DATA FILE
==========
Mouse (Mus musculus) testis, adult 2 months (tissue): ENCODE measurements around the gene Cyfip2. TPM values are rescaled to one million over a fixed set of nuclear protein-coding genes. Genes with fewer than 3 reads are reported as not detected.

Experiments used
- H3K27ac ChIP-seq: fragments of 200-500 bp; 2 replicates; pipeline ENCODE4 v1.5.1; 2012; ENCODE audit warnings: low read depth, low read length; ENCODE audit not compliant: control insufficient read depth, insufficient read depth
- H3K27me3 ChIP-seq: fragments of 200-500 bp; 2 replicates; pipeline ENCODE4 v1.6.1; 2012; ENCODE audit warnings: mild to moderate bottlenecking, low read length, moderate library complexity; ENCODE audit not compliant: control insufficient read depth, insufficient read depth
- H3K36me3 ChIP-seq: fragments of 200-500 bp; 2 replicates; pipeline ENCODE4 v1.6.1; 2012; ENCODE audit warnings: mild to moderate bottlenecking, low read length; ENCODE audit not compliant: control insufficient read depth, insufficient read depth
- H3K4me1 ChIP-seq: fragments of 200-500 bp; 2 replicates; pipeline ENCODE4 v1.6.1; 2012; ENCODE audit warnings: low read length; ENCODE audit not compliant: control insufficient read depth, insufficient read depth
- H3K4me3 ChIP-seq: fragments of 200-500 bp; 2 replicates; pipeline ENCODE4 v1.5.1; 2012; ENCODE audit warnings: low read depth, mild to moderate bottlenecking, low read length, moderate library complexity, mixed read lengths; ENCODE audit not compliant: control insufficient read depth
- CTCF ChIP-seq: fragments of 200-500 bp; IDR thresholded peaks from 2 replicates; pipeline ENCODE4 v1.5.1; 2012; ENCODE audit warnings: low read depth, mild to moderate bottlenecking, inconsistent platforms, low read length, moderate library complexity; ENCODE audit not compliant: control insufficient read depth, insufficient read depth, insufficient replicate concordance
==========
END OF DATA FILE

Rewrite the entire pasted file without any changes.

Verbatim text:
Mouse (Mus musculus) testis, adult 2 months (tissue): ENCODE measurements around the gene Cyfip2. TPM values are rescaled to one million over a fixed set of nuclear protein-coding genes. Genes with fewer than 3 reads are reported as not detected.

Experiments used
- H3K27ac ChIP-seq: fragments of 200-500 bp; 2 replicates; pipeline ENCODE4 v1.5.1; 2012; ENCODE audit warnings: low read depth, low read length; ENCODE audit not compliant: control insufficient read depth, insufficient read depth
- H3K27me3 ChIP-seq: fragments of 200-500 bp; 2 replicates; pipeline ENCODE4 v1.6.1; 2012; ENCODE audit warnings: mild to moderate bottlenecking, low read length, moderate library complexity; ENCODE audit not compliant: control insufficient read depth, insufficient read depth
- H3K36me3 ChIP-seq: fragments of 200-500 bp; 2 replicates; pipeline ENCODE4 v1.6.1; 2012; ENCODE audit warnings: mild to moderate bottlenecking, low read length; ENCODE audit not compliant: control insufficient read depth, insufficient read depth
- H3K4me1 ChIP-seq: fragments of 200-500 bp; 2 replicates; pipeline ENCODE4 v1.6.1; 2012; ENCODE audit warnings: low read length; ENCODE audit not compliant: control insufficient read depth, insufficient read depth
- H3K4me3 ChIP-seq: fragments of 200-500 bp; 2 replicates; pipeline ENCODE4 v1.5.1; 2012; ENCODE audit warnings: low read depth, mild to moderate bottlenecking, low read length, moderate library complexity, mixed read lengths; ENCODE audit not compliant: control insufficient read depth
- CTCF ChIP-seq: fragments of 200-500 bp; IDR thresholded peaks from 2 replicates; pipeline ENCODE4 v1.5.1; 2012; ENCODE audit warnings: low read depth, mild to moderate bottlenecking, inconsistent platforms, low read length, moderate library complexity; ENCODE audit not compliant: control insufficient read depth, insufficient read depth, insufficient replicate concordance